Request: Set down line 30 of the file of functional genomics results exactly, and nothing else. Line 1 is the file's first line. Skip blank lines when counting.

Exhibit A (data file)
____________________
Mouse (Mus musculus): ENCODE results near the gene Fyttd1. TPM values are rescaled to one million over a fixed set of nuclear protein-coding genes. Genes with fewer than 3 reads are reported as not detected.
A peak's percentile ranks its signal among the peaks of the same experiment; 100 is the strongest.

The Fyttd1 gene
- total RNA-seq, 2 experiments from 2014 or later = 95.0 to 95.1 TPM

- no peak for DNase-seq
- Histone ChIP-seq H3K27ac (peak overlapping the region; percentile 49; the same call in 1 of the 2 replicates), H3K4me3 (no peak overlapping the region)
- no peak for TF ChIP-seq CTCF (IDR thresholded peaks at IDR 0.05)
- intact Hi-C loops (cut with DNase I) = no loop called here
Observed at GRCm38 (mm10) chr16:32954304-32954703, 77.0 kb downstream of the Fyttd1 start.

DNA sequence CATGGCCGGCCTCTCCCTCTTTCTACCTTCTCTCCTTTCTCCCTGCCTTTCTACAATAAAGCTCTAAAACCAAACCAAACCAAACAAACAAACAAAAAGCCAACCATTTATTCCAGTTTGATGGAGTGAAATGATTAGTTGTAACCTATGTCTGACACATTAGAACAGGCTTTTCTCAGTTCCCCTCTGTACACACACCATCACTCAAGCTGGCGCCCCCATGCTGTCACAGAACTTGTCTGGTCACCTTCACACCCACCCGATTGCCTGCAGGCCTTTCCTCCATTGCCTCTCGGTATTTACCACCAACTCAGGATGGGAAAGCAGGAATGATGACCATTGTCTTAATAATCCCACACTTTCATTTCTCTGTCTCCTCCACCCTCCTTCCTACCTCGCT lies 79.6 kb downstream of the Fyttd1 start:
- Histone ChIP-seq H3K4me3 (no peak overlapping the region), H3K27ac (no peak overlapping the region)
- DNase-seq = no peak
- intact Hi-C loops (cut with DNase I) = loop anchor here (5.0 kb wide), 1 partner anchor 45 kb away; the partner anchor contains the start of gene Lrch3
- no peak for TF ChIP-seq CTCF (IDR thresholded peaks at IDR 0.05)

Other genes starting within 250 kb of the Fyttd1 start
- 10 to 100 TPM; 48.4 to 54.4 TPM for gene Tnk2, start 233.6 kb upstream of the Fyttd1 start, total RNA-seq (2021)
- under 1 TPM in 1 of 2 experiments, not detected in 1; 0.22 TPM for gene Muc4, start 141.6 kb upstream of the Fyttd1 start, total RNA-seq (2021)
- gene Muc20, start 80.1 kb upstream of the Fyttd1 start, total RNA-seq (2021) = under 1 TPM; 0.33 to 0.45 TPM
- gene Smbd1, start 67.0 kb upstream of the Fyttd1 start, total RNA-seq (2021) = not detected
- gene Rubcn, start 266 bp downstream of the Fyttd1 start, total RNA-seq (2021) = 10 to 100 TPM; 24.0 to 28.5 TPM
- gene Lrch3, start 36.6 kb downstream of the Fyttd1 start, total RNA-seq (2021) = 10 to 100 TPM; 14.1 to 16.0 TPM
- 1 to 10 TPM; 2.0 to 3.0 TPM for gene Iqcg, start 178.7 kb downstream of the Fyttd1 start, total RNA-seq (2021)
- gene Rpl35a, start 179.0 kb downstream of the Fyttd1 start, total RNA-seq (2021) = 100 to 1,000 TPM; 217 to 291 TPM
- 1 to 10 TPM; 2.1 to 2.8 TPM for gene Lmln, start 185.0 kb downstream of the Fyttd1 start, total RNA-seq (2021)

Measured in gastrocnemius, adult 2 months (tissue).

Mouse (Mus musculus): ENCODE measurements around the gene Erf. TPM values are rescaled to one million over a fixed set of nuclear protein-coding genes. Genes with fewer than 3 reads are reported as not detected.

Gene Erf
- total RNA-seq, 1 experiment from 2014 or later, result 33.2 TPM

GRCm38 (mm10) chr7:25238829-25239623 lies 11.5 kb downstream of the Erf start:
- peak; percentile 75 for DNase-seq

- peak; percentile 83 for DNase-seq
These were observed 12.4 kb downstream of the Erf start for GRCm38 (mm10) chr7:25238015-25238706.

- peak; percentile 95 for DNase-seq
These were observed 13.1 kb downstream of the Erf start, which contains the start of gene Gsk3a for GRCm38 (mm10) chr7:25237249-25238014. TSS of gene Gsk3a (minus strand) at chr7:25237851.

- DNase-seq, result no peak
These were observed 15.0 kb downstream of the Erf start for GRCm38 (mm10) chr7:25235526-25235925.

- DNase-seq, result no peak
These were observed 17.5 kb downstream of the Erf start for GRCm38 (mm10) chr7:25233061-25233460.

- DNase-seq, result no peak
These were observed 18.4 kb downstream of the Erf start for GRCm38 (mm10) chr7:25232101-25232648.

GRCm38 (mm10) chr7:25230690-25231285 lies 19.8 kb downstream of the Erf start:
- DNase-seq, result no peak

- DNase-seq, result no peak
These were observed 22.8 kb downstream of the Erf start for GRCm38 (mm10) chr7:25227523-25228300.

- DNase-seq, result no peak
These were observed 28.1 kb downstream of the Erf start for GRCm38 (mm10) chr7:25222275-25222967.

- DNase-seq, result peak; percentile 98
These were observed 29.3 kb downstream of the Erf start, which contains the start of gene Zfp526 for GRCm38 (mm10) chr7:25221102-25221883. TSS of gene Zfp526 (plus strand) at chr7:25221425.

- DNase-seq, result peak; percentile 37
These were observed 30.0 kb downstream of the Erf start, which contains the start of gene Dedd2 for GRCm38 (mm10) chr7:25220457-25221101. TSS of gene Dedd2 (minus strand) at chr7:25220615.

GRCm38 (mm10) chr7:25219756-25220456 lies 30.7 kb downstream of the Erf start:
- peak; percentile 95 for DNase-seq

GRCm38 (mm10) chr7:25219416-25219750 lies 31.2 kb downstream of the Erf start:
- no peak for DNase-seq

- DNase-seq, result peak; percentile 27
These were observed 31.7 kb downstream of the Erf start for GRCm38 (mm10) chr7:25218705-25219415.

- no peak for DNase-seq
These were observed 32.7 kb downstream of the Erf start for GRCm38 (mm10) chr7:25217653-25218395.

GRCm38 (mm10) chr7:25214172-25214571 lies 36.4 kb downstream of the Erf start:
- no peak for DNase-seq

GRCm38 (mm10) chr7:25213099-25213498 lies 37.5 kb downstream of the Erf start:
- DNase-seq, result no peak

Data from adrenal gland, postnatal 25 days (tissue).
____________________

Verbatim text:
- peak; percentile 75 for DNase-seq